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Thursday, Sep 19, 2019

Student turnout drops at DUSU polls; counting and results today

The main parties in the fray are Congress-backed NSUI, RSS-affiliated ABVP and Left-affiliated AISA. The contest is expected to be mainly between the NSUI and the ABVP.

education Updated: Sep 13, 2019 09:07 IST
Fareeha Iftikhar and Kainat Sarfaraz
Fareeha Iftikhar and Kainat Sarfaraz
Hindustan Times, New Delhi
There were around 1.44 lakh registered voters across 52 colleges and departments affiliated to the DU this year.
There were around 1.44 lakh registered voters across 52 colleges and departments affiliated to the DU this year. (Sanchit Khanna/HT PHOTO)
         

Fewer students turned up to vote in the Delhi University Students’ Union (DUSU) election for which polling was held Thursday. The overall polling percentage was recorded at 40%, the chief election officer Ashok Prasad said.

Last year, the overall polling percentage was 44.5% — the highest in the past 11 years.

The counting for the central panel posts will begin at 8.30am Friday and results will be announced by afternoon.

Polling was held in two shifts — 8.30am to 1pm and 3pm to 7.30pm.

There were around 1.44 lakh registered voters across 52 colleges and departments affiliated to the DU this year. The university used 144 electronic voting machines (EVMs) for the polls on Thursday.

Polling began at a slow pace at 8:30am in morning shift colleges and departments. “The turnout remained low throughout the day. The political environment of DU has changed — students are not interested in campus politics as much as they used to be. Had the university not conducted the central panel and colleges’ internal panel elections the same day, the turnout could have been even lower,” DS Rawat, former chief election officer of DU, said.

The main parties in the fray are Congress-backed National Students Union of India (NSUI), RSS-affiliated Akhil Bharatiya Vidyarthi Parishad (ABVP) and Left-affiliated All India Students’ Association (AISA). The contest is expected to be mainly between the NSUI and the ABVP.

Students checking their names at a college during elections to Delhi University Students Union, Thursday, September 12, 2019.
Students checking their names at a college during elections to Delhi University Students Union, Thursday, September 12, 2019. ( Sanchit Khanna/HT PHOTO )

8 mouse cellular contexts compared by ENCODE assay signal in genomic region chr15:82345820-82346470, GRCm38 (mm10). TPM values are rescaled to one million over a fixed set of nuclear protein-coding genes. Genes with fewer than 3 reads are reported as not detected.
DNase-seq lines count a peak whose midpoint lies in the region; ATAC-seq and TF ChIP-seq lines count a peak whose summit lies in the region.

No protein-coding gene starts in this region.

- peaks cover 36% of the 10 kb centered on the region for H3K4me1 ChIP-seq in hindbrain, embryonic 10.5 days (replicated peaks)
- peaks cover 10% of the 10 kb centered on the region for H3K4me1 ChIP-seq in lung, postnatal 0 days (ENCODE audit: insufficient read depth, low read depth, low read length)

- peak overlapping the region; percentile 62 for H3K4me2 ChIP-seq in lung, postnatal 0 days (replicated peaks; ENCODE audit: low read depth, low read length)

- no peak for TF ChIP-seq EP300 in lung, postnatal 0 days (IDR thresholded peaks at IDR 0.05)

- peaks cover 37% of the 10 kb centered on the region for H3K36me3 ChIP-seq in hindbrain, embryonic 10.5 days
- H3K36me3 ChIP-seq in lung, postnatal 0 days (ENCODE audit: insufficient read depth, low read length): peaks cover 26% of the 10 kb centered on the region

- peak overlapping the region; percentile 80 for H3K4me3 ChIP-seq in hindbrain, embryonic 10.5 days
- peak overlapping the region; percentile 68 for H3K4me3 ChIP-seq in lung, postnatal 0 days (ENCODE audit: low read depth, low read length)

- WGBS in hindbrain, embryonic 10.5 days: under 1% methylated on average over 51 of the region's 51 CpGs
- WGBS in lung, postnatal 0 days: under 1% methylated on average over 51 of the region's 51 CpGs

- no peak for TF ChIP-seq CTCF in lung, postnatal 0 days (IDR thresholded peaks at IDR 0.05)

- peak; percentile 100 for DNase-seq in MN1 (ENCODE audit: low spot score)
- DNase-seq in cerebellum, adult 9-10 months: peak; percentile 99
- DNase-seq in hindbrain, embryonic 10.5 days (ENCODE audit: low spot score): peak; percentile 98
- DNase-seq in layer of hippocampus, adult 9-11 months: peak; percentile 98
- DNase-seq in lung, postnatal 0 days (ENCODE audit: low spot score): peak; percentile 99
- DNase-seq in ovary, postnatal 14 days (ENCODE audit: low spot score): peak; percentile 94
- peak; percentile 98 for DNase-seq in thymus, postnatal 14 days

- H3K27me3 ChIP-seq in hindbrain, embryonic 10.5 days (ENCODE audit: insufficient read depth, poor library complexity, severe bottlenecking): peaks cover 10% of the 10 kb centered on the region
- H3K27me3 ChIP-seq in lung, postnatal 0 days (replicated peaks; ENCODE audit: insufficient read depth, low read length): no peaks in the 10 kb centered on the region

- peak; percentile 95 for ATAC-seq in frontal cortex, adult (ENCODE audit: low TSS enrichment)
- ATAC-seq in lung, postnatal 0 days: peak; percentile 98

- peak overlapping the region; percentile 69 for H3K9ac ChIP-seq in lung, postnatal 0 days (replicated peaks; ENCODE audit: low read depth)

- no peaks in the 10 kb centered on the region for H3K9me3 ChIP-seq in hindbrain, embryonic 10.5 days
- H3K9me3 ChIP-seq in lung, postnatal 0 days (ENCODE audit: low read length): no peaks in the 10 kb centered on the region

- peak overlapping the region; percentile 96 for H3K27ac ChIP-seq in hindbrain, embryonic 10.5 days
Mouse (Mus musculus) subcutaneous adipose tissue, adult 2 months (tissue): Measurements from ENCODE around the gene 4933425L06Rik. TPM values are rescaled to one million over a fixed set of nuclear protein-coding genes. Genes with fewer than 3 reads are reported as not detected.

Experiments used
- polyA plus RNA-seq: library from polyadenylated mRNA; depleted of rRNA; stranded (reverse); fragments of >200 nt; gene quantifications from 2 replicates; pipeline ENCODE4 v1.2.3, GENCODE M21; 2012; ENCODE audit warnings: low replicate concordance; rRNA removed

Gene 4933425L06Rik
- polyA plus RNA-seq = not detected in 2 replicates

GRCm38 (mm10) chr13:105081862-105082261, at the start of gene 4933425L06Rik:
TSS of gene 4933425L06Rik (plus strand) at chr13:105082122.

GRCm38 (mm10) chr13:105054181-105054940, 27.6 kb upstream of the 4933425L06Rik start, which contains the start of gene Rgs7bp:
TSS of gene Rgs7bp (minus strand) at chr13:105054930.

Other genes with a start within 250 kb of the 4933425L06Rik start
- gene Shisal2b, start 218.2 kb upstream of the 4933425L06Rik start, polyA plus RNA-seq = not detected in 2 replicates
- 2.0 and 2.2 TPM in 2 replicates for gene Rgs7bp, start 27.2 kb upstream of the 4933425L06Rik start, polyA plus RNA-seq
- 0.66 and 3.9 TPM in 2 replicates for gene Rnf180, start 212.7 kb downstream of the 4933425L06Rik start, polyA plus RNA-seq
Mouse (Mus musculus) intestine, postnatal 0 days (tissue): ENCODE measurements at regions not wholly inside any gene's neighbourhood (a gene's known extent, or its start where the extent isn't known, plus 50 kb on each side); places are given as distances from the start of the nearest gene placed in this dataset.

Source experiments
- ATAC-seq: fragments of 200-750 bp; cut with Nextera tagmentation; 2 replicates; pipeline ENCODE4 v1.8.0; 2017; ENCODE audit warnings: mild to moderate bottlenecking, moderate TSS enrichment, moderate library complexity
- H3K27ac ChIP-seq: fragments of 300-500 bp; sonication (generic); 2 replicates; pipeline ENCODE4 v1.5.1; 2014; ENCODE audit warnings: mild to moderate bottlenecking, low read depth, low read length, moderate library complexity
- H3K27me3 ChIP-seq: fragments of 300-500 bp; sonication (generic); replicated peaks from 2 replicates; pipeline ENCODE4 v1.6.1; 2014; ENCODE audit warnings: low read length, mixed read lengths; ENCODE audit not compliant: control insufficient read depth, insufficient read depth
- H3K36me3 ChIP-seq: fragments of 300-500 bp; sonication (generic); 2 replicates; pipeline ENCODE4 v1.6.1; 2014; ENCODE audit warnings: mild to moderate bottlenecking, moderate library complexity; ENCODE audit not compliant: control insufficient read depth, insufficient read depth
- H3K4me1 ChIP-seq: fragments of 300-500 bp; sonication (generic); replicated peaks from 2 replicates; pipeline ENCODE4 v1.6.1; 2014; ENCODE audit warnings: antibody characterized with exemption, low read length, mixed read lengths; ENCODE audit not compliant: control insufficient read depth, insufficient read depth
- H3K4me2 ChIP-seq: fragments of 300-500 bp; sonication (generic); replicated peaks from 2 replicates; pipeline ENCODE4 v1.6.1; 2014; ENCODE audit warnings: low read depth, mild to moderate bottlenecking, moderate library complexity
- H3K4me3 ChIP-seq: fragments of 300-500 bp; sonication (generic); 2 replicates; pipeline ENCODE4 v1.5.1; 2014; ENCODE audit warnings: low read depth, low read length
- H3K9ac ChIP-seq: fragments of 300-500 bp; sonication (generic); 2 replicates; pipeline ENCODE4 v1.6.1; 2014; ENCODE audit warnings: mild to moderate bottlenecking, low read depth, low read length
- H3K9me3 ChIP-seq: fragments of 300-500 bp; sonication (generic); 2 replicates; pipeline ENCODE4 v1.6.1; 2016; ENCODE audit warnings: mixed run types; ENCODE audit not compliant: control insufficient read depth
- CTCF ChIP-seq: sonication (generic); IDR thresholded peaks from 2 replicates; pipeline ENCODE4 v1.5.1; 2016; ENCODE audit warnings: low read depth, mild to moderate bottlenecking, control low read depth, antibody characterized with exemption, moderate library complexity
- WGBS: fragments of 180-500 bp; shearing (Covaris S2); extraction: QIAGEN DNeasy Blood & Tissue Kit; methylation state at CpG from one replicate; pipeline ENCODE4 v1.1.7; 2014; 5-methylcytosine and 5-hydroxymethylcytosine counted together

Last year, while the ABVP had won three posts—president, vice-president and joint secretary— of the central panel, NSUI managed to grab one, that of secretary. The results were marred by controversy after the degree of DUSU president elect Ankiv Baisoya was found forged and his admission cancelled by the university.

During the first half of  Thursday, the NSUI claimed that an EVM malfunctioned in south campus’ Aryabhatta College. Former DUSU president and NSUI member Rocky Tushid said the EVM for the post of secretary was not working properly. The college had to replace the machine and polling resumed after 15 minutes.

Despite the low turnout, the mood remained charged throughout the day on both north and south campuses. All parties were spotted distributing pamphlets on campuses and outside Metro stations.

Delhi University students queue up to cast their vote during the Delhi University Students Union elections at Ramjas College, North Campus in New Delhi,  on Thursday, September 12, 2019.
Delhi University students queue up to cast their vote during the Delhi University Students Union elections at Ramjas College, North Campus in New Delhi, on Thursday, September 12, 2019. ( Sanchit Khanna/HT PHOTO )

Many voters said they chose candidates based on party affiliations and promises made in manifestos.

Abhishek, a third-year Sanskrit (Hons) student at Ramjas College, said he is expecting the next DUSU to push for restarting DU special buses. “Buses are important for students like me who travel for more than a couple of hours every day to reach college,” he said.

First-time voters were excited about the experience. Dipanshu Mangla, a first-year BCom student at Motilal Nehru College (evening), said he came from Gurugram to vote.

“We need better infrastructure and placement cells in our college. My friends and I have voted for the candidate who promised these things, as well as a medical centre .”

Several female students were happy that more women were contesting this year. “We hope that the new DUSU panel will work for women safety and empowerment,” Riya, a first-year law student, said.

First Published: Sep 13, 2019 09:06 IST